May 26, 2017
DALLAS (SMU) – Under Texas and Federal law, individuals convicted of domestic abuse are required to surrender any firearms they possess – but it rarely happens.
A team of SMU law students who spent the past year studying Dallas County’s gun-surrender efforts presented their recommendations for improving the program at a 9 a.m. press conference at the Twelfth Annual Conference on Crimes Against Women on May 24.
“It is estimated that between 7,000 and 8,000 cases of domestic violence go through the courts each year in Dallas County, and yet only 60 guns have been turned in over the past two years,” says SMU Law professor Natalie Nanasi, director of the Judge Elmo B. Hunter Legal Center for Victims of Crimes Against Women. Nanasie advised law students Laura Choi, Rachel Elkin and Monica Harasim in assembling the report.
“We spent the past year looking at other programs around the country, like El Paso, Los Angeles and Portland, Oregon, and developed recommendations on how to improve what’s being done in Dallas County,” Harasim says.
Proposed solutions include best-practice training for judges, the creation of a centralized office to coordinate efforts and increasing funding,.
“Statistics show that the presence of a firearm in a domestic violence situation increases the likelihood of death by 500 percent,” Elkin says. “We hope that this report can be a tool for Dallas County leaders to use to expand and improve the Gun Surrender Program.”
The students presented their findings alongside Dallas County Criminal Court Judge Roberto Cañas, who first attempted to tackle the gun-surrender problem in Dallas County in 2015 by soliciting a grant and launching a program responsible for collecting the 60 guns over two years.
Before that, there were no organized efforts to collect guns from domestic abusers.
“Initial estimates suggested that Judge Cañas’ program would collect approximately 800 guns per year, but those estimates assumed that all judges in Dallas County would participate in the program equally, (which didn’t turn out to be the case),” says Choi. “There's no question that the program sends an important message just by existing. The fact that the program is here and is collecting weapons speaks volumes to Dallas County's commitment to survivor safety.”
A nationally ranked private university with seven degree-granting schools, SMU is a distinguished center for teaching and research located near the heart of Dallas. SMU's11,000 students benefit from small classes, research opportunities, leadership development, international study and innovative programs. The University is strengthened by its partnership with the Dallas region, a global center of commerce and culture. SMU students, faculty and alumni are changing the world through their chosen fields, civic engagement and service to society.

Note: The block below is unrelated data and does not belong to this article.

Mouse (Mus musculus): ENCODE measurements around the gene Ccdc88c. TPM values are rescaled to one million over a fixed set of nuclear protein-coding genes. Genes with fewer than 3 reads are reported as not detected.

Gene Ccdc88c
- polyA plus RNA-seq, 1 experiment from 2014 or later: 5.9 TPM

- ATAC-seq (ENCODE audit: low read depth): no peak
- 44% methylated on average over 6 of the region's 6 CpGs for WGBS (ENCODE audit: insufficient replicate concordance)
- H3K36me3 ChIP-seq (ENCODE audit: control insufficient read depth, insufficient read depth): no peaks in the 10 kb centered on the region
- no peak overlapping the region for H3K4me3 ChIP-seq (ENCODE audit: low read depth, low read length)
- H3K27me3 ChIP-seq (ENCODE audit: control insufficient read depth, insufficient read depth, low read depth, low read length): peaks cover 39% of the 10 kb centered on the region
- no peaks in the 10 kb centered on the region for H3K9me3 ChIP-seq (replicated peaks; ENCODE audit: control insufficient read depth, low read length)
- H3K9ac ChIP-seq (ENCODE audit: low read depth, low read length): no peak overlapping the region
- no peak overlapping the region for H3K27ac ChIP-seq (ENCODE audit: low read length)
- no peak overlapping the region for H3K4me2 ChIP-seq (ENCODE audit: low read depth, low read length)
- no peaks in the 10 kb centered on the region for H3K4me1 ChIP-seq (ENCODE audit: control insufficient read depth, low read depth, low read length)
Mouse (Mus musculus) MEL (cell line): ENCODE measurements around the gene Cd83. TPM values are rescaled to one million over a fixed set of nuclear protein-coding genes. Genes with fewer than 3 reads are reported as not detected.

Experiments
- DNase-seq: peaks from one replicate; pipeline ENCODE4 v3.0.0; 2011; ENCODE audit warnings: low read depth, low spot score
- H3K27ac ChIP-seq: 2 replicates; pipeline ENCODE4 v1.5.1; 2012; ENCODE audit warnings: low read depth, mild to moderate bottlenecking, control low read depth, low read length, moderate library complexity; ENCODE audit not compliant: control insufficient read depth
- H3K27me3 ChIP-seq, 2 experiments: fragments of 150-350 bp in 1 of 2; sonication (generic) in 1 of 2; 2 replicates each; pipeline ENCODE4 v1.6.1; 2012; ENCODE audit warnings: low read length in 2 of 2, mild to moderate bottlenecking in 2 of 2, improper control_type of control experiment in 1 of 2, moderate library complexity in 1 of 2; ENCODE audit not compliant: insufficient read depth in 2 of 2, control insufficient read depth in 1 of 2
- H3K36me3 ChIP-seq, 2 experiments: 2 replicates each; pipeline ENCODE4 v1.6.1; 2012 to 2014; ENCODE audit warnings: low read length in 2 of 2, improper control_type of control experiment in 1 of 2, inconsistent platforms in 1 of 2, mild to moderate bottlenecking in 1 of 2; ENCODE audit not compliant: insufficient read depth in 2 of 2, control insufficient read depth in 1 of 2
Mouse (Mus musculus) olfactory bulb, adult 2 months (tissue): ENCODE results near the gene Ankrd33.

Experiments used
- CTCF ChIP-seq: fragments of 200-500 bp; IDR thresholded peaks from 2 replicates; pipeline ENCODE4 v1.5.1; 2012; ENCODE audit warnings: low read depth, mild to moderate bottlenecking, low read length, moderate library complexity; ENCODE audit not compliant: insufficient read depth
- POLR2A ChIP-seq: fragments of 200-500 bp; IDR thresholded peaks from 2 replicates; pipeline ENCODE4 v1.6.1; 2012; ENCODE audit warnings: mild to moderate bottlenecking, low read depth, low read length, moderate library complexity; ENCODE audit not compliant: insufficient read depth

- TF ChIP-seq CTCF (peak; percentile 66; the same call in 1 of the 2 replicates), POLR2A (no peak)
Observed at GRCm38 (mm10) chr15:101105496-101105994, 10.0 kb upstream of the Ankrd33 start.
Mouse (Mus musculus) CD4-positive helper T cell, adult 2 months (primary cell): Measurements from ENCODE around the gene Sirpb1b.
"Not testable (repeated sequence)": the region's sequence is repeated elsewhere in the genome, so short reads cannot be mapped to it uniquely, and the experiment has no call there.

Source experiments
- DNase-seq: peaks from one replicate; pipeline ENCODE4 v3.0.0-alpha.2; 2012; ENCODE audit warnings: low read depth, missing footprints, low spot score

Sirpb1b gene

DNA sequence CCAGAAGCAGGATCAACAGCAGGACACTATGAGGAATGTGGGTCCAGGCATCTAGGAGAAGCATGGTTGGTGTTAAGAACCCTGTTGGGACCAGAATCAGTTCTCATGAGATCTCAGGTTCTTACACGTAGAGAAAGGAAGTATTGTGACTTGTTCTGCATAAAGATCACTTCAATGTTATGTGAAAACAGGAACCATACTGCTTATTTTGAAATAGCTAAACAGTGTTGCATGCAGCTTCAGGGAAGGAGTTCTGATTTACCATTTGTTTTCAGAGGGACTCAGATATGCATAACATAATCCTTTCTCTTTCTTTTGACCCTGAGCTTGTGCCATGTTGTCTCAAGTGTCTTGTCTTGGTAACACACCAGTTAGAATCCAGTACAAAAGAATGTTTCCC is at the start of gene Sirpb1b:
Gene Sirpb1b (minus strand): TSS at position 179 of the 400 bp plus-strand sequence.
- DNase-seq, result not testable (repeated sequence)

The Conference on Crimes Against Women (CCAW) was created to educate prosecutors, advocates and members of law enforcement on ways to investigate, prosecute, and prevent crimes all violent crimes against women. Now in its twelfth year, CCAW attracts international attendees and national leading experts in their fields. The twelfth annual Conference on Crimes Against Women will be held May 22 – 25, 2017 at the Sheraton Downtown Dallas. For additional information about the Conference, please visit www.conferencecaw.org.
Since its founding in 1985, Genesis Women’s Shelter & Support has been committed to providing quality safety and shelter to battered women and their children through crisis intervention and short-term crisis therapeutics and to reduce the occurrence of violence against women and children in the greater Dallas area. Genesis is also committed to raising the level of community awareness regarding the pervasiveness and effects of domestic violence. The organization provides free and confidential counseling and case management to more than 700 residential clients and 2,500 non-residential clients each year. For additional information, please visit www.genesisshelter.org.